In addition to strong leadership, vision, and professional development, another key to successful school turn-around efforts can be the inclusion of a robust early childhood program. The National Association for the Education of Young Children’s (NAEYC) position statement on School Readiness includes this verbiage, “Early intervention efforts support children who may be at risk for later school failure.” Schools who want to be successful continue to put additional focus on their early learners.
Odessa Davis, Director of Professional Development Standards, of the not-for-profit Impact NJ points out:
With the increasing curriculum demands at the kindergarten level, it is imperative that preK children develop skills that will ensure that they are school ready. As schools add preK programs, their success depends upon administration and teachers understanding how effective early childhood education differs from the education of older children. The concepts of developmentally appropriate practices, the education of the whole child (parents/guardians included) and the importance of child development in their teaching approach are all critical to program success.
The School Improvement Innovation Summit , July 11-13, will offer vast insight, from leaders with first-hand experience in school transformation and successful early childhood programs, on how districts are moving from failure to success.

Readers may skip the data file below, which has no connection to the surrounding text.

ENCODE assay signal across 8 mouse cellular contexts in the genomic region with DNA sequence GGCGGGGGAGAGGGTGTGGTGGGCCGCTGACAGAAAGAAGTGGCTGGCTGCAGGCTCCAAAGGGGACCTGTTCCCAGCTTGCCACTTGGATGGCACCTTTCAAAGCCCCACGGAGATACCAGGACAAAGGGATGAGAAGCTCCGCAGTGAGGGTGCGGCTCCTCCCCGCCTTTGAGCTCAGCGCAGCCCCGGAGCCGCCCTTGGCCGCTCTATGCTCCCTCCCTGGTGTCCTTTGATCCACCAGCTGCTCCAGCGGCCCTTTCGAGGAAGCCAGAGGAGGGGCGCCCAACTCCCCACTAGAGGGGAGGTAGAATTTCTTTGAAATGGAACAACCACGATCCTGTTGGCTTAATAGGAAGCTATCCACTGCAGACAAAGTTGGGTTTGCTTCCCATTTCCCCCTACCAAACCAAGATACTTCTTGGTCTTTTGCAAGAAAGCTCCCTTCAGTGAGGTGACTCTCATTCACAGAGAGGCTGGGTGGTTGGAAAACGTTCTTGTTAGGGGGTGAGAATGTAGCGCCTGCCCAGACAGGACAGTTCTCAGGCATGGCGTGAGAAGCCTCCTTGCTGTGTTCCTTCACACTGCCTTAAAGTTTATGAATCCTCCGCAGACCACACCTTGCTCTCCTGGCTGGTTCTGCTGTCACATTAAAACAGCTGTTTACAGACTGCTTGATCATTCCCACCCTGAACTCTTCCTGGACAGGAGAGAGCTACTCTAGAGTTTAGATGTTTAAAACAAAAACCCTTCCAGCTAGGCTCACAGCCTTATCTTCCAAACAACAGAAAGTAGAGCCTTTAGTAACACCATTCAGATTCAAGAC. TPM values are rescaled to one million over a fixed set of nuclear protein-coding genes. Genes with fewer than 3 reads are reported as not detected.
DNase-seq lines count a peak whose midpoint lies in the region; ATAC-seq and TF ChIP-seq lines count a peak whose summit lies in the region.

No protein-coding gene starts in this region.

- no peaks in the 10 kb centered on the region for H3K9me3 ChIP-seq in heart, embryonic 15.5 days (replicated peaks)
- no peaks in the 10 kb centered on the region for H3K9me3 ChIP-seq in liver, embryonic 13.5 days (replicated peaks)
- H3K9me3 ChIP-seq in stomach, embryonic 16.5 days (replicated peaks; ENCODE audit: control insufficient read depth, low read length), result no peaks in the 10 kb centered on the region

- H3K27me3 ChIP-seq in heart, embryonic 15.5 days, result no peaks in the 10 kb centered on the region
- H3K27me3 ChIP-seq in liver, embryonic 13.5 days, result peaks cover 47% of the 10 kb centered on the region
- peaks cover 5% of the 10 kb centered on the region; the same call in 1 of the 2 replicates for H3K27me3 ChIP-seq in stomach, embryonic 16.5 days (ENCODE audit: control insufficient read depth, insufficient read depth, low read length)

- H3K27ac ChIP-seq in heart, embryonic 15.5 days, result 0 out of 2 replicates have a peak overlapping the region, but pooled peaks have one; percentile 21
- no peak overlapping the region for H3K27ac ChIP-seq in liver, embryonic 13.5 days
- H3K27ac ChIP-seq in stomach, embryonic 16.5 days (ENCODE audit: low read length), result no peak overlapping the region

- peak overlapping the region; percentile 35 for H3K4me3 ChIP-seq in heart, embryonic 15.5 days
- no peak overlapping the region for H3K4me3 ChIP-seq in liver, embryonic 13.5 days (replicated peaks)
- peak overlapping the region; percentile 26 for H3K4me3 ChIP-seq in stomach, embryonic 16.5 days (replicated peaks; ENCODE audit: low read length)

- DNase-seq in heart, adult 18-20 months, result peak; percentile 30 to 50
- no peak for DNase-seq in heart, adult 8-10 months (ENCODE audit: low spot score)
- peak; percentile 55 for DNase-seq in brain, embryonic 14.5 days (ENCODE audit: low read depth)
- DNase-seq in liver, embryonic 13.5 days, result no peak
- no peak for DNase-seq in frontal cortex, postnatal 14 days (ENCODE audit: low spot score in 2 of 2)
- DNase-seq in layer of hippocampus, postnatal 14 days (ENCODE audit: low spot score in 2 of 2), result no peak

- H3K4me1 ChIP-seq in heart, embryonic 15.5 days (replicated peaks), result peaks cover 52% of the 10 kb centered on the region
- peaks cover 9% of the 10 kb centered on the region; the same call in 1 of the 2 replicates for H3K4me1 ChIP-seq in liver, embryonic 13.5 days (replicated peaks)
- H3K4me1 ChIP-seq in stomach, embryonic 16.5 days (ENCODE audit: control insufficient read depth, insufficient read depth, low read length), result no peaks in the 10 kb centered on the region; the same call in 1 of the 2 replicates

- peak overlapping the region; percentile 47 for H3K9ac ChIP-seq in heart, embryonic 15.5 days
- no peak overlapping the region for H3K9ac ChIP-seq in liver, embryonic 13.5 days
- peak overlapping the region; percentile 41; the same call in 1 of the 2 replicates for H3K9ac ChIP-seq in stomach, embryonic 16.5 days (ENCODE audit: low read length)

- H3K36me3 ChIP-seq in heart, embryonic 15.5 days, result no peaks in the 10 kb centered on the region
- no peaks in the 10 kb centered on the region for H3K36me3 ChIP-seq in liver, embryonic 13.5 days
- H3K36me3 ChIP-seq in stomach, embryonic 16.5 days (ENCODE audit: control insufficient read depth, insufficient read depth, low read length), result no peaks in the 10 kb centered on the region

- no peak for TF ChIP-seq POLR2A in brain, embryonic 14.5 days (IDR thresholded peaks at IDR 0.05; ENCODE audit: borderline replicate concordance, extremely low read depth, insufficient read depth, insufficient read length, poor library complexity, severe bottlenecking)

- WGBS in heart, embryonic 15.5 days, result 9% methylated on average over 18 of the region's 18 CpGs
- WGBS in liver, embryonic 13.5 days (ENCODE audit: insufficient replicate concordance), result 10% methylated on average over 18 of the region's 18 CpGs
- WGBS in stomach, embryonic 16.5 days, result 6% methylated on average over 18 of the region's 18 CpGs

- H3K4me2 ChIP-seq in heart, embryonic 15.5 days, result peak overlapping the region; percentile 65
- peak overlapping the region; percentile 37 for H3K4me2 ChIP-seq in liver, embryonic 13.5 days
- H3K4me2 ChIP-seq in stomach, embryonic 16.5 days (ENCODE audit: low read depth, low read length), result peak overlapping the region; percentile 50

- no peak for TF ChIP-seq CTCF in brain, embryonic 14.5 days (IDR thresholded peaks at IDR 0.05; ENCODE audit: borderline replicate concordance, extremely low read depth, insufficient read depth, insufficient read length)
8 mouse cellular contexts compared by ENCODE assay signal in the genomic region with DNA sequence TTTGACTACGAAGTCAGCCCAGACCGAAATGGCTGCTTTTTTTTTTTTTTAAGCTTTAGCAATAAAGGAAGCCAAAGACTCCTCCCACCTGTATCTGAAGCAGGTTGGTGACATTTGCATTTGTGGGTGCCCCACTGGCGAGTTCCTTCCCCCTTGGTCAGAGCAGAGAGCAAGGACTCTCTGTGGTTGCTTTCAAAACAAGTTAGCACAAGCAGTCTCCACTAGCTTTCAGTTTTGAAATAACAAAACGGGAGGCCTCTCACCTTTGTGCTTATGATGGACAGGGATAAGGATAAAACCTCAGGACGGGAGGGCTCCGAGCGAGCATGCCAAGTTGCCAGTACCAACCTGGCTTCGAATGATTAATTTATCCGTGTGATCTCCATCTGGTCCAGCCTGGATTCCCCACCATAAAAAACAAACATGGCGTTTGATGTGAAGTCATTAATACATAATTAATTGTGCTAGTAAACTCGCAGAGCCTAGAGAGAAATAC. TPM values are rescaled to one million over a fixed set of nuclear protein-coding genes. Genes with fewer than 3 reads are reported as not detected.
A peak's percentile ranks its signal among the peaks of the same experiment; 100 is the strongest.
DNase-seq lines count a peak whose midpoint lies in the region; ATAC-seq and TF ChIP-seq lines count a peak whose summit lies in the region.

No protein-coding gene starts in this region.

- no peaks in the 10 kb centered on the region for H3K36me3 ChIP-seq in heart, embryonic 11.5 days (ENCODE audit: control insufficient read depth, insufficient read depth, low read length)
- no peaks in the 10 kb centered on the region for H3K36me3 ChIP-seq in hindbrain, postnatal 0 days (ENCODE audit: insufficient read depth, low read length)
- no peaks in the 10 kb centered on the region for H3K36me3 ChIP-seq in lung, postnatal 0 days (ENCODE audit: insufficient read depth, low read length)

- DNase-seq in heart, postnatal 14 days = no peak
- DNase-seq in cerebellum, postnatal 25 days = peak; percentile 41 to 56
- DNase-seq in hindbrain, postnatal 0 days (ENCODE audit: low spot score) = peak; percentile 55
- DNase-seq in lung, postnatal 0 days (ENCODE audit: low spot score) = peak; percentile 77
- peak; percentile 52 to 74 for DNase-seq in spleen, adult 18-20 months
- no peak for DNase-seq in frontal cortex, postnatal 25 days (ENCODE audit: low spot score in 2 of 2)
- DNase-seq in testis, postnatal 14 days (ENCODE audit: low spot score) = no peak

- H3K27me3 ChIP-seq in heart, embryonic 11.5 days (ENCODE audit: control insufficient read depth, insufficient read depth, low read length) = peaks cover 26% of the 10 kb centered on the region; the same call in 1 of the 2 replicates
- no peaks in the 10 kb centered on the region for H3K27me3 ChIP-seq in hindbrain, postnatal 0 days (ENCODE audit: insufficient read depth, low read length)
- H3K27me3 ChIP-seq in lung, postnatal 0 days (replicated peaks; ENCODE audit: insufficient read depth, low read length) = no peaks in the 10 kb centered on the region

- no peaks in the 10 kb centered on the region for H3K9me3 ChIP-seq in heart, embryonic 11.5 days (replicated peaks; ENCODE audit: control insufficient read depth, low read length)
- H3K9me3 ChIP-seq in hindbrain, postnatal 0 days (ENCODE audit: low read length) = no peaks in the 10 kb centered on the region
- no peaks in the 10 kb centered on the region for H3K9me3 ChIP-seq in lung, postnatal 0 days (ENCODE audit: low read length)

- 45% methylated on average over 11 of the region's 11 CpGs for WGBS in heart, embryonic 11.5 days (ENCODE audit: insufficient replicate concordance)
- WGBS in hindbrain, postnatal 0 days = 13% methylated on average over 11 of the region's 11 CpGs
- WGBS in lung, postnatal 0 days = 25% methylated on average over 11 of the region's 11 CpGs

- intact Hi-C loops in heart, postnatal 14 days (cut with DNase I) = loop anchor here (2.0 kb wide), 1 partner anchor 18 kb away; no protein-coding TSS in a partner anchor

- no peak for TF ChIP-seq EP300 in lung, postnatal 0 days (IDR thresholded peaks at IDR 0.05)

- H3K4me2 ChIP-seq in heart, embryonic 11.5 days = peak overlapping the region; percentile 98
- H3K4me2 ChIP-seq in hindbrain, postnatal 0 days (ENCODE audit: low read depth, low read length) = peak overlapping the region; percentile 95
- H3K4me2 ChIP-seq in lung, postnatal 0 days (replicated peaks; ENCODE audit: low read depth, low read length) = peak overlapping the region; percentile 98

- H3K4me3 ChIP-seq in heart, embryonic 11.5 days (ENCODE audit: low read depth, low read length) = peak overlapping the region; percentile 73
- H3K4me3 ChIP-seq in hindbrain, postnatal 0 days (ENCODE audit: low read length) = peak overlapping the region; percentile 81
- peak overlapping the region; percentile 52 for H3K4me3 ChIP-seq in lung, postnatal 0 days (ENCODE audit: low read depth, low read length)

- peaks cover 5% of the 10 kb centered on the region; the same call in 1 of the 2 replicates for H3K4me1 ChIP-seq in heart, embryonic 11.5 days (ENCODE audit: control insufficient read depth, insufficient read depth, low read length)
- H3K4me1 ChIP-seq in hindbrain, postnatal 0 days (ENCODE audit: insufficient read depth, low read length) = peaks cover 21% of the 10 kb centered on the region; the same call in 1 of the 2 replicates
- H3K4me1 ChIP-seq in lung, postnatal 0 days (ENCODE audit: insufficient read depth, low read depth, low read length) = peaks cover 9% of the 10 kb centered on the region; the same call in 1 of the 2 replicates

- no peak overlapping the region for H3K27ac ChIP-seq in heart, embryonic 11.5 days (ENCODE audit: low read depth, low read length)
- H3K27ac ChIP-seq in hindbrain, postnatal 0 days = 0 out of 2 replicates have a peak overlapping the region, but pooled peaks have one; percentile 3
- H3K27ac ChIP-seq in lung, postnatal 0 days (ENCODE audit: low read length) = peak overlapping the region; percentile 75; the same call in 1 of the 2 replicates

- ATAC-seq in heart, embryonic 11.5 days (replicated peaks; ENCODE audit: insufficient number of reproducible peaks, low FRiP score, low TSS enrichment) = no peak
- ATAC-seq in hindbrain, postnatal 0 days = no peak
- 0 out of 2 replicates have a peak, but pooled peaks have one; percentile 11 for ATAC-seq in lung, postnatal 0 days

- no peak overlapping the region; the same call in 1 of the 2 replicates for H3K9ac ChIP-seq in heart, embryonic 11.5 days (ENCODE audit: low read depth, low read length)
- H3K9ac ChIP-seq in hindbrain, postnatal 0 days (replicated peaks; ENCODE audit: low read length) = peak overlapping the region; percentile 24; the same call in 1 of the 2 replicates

You will hear from the following school leaders and early childhood education experts:
Dr. Covington, Superintendent of Kansas City and Dr. Mary Esselman, Executive Director/Assessment at Kansas City will headline a general session titled, “Transforming an Entire District.” They will detail their successful reform plan that dramatically improved the Kansas City, Missouri School District, bringing them national recognition. Dr. Covington received the Public Administrator of the Year award from the greater Kansas City chapter of the American Society of Public Administration last May recognizing his outstanding results at KSMCD.
“We need a metamorphosis of education—from the cocoon a butterfly should emerge. Improvement does not give us a butterfly only a faster caterpillar,” said Dr. Covington in the groundbreaking work Systemic Change: Touchstones for the Future School (Banathy, B.H., 1996, ed. P. Jenlink).
Susan Hollins, Superintendent of Greenfield Massachusetts Schools, will present on how Greenfield was transformed from the most troubled system in the state to the most recognized district for innovation in just 24 months. She will speak on the impact that Personalized Learning, Teacher Leadership, Technology Initiatives, Data-based Learning, Whole School Innovation and Professional Development had on these results.
Odessa Davis, Director of Professional Development Standards, Impact NJ, will discuss the critical need for quality early learning initiatives in all districts. To perform in today’s K-12 schools, young children must be school ready. She will provide practical insight on integrating best-practice teaching strategies, personalized learning and curriculum objectives to meet each child’s individual developmental level.
School Improvement Innovation Summit
PD 360 User Conference
July 11-13, 2011
Hilton Salt Lake City Center in Salt Lake, Utah